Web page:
Following the first part of the article in which we talked about setting up the masks, now it’s time to start the post-production with V-Ray 5 VFB.

For the post-processing workflow, I’m gonna use mostly the Cryptomatte and MultiMatte masks. I’ve renamed some of the elements so it’s easier to understand what type of masks are stored in the different elements.

All right, after launching the final render we can start with the post-production. Below you’ll see the starting point in the VFB:

First of all, I’m going to add a Filmic Tonemap layer set to type AMPAS, and Blending to Lighten. This one will be applied to the entire image to add a little bit of contrast and increase the brightness of the image as well.

Notice that since I’m working in ACES there is already a Filmic Tonemap applied under the hood. I’m adding a second one to emphasize the effect. It may not be technically correct but in this case it’s an artistic choice.

If you’re not working in ACES, the Filmic Tonemap it’s mainly useful to remove all the highlight burns where the sun hits directly a surface and to add that cinematic look we like.

I’ll also enable the Lens Effects and change the settings a bit: there are no right numbers here; it depends on what you like.

During the post-processing workflow you can also disable the Lens Effects so they don’t distract you when applying other correction layers.

Now that the base is ready, we can move on enhancing specific areas and objects in the scene.

I’ll start with the Render Elements, since they affect the source image. This step could be even done before the Filmic Tonemap and Lens Effects if you want to be precise.

Now I want to increase the reflections on the moldings.

First let’s find a useful mask: we have one on the MME_IDTool_1 (green channel) element.

Then, duplicate the VRayReflection, move it above the BackToBeauty folder, create a new Folder named ‘Reflections Moldings’ and put the VRayReflection element inside it.

Once it’s done let’s apply a MultiMatte mask to the Folder and choose the correct element and channel from the list.

Now, I want to add a little bit of specular reflection to the radiator, the lamp and the plant on the left.

With the same method we just saw, let’s find a useful mask (remember that you can also use multiple masks applied to a layer if you don’t have one that contains everything you need). In this case I’ll use the VRayCryptomatte_Materials. In this way the specular effect will be applied only on the materials instead of the entire object.

So, as before, duplicate the VRaySpecular, move it above the Reflections Moldings folder, create a new Folder, name it ‘Specular Enhance’, put the VRaySpecular inside and apply the mask to the folder.

The last step is to use the +Pick button to select the materials in the scene.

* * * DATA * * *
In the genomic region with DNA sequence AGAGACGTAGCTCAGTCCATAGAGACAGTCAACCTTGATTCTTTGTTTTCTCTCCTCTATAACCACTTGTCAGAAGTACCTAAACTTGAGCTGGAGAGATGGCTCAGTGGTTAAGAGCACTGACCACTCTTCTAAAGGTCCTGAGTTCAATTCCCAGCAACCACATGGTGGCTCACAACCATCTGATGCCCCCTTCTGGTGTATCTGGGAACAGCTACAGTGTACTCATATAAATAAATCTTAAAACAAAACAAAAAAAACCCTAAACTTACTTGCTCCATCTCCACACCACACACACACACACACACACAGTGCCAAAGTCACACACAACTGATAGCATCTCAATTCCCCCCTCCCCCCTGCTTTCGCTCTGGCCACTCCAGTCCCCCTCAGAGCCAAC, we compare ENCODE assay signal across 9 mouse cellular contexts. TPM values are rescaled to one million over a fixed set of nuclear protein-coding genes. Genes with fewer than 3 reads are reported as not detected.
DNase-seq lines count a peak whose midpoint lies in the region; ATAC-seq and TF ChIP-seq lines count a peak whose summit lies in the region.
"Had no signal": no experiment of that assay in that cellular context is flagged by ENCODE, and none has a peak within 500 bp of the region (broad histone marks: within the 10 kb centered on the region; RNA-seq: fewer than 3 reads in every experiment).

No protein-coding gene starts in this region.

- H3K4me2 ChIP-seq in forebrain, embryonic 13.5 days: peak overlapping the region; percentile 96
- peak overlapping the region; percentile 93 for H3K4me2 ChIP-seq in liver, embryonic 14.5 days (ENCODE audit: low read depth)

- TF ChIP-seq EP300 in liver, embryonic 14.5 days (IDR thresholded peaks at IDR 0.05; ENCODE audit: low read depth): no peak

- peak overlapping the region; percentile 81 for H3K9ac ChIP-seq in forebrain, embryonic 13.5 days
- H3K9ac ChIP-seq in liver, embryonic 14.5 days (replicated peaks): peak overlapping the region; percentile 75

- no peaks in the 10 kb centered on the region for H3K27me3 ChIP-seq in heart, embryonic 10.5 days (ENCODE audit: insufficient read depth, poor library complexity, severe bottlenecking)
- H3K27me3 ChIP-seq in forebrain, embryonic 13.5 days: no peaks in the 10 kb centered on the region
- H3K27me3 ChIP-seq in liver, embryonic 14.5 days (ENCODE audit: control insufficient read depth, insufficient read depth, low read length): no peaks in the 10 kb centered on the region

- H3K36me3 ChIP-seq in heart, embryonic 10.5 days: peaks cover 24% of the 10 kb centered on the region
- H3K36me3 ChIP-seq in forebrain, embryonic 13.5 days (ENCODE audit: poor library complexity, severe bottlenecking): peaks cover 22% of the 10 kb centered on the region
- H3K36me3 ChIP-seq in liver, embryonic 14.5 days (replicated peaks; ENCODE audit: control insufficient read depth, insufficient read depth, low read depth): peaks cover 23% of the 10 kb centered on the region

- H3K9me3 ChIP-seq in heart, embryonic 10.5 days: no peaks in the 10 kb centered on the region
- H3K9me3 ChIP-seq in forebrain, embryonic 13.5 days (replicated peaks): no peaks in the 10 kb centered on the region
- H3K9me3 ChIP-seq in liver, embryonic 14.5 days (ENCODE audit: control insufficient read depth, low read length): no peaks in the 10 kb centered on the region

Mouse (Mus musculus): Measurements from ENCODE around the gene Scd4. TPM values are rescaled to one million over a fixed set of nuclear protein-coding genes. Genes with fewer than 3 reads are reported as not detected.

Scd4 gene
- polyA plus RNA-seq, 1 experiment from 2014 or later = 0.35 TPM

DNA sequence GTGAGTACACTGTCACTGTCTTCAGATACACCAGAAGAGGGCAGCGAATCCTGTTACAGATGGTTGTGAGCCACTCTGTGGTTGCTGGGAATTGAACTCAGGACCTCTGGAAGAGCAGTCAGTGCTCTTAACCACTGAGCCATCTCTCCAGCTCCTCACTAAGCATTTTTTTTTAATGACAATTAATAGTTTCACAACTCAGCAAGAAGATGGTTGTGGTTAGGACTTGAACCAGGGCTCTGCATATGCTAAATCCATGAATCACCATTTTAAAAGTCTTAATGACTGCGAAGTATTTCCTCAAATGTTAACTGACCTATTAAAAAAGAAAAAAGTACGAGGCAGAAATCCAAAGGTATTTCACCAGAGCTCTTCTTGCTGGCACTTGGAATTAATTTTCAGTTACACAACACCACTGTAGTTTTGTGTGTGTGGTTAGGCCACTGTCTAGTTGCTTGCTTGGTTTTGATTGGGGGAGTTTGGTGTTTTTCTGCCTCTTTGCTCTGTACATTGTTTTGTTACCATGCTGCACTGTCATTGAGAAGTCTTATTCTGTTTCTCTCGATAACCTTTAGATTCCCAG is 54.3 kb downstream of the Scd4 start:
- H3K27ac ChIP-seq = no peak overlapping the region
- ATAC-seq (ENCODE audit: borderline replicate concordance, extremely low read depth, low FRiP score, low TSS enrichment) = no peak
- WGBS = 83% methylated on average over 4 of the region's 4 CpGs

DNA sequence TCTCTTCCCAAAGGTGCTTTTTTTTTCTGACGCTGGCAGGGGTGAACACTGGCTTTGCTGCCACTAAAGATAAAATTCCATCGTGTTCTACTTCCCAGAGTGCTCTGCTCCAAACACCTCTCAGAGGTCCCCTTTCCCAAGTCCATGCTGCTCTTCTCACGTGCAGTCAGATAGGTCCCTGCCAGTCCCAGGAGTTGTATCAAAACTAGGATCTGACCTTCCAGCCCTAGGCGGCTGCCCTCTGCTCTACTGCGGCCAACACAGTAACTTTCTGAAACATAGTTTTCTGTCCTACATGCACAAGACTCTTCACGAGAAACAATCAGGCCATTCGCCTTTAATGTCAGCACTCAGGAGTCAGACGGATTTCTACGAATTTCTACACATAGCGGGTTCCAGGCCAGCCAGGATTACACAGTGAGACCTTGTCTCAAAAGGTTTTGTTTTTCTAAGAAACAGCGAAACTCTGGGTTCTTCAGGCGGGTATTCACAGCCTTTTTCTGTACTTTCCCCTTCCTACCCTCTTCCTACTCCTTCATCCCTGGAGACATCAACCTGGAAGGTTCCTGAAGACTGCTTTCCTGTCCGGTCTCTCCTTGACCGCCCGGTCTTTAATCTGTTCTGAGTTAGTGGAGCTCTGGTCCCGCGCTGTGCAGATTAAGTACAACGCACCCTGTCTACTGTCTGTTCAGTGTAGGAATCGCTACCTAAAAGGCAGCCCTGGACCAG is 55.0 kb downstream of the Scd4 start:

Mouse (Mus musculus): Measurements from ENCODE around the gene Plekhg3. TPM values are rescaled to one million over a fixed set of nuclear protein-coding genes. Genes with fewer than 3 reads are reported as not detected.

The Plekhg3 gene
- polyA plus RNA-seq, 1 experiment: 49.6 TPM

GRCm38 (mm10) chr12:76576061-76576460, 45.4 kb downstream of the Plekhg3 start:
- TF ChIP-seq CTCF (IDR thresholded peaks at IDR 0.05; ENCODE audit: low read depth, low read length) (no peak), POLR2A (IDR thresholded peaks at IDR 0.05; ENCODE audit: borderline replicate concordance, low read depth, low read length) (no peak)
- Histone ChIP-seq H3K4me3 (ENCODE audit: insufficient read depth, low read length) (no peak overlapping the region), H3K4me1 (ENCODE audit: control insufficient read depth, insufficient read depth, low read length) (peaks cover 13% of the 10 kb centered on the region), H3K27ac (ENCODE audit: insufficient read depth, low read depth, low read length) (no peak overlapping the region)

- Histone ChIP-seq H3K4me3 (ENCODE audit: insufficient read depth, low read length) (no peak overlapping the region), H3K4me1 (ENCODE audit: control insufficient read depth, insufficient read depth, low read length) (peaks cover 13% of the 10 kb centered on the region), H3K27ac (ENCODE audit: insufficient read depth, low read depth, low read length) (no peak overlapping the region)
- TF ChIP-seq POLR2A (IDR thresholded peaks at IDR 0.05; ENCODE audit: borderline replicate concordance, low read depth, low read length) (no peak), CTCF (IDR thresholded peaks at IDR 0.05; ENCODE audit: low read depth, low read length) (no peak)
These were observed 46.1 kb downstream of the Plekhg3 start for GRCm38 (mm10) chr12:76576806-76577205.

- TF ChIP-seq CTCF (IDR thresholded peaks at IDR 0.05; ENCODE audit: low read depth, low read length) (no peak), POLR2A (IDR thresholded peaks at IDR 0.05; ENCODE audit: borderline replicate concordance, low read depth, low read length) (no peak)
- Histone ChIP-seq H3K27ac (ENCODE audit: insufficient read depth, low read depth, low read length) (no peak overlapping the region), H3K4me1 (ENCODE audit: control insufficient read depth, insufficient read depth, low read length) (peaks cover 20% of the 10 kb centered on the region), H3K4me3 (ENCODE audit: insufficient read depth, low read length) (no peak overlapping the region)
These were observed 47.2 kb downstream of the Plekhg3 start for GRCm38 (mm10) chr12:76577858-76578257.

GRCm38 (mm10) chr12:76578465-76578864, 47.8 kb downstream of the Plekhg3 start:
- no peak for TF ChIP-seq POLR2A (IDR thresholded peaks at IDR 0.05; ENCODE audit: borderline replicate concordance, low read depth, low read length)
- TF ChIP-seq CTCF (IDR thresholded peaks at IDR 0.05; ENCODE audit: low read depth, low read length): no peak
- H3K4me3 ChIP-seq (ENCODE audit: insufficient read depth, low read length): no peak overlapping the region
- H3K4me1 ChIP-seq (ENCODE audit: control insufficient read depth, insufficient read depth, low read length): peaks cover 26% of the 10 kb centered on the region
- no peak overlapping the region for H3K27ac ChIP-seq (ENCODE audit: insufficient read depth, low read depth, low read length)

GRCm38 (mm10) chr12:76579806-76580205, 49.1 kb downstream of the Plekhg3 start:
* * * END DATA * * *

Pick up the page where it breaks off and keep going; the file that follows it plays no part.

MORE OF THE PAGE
All right, one last change with the Render Elements. I want to use the VRayLighting to increase the brightness of the floor a bit.

The workflow is the same as before: we can use the mask MME_IDTool_1 with the red channel.

I lowered the overall power to 0.4 to make it more real.

I’m done with the Render Elements so we can move to the Correction layers.

I want to add some contrast to the curtain and to the plant on the right: we can use either the Curves or Exposure layer. I usually prefer to use curves.

Let’s add a Curves layer and with the VrayCryptomatte mask, we can isolate the plant and the curtain. Then, I can edit the curve graph with the classical ‘S-shape’ to create more contrast.

We are almost done!

Let’s reduce the saturation a bit on the plant on the left, but only on the leaves. At this point you should be pretty familiar with the workflow: find the mask (in this case the VrayCryptomatte_Materials is perfect), create the Hue/Saturation layer, apply the mask to it and select the materials from the scene, then adjust the settings as you like.

Of course we can go on an entire day doing post-production.

Here, I’ll only add a White Balance layer set to 7000 to give a bit of warmth to the image, and don’t forget to re-enable the Lens Effects layer.

Save the image as a .exr file to keep the bit depth (for archiving purposes) and we are done!

As you can see for certain post-production workflow the new V-Ray 5 VFB is perfect and we didn’t even touch the LightMix.

There are quite a lot of possibilities. I’ll leave it to you to explore all the other tools that we didn’t have the chance to look at in these articles. Here you can take a look at the final result.

Watch the video below for a full recap of the post-production workflow to use with V-Ray 5 VFB.

I hope you found this article useful and interesting.
See you next time!
Enrico

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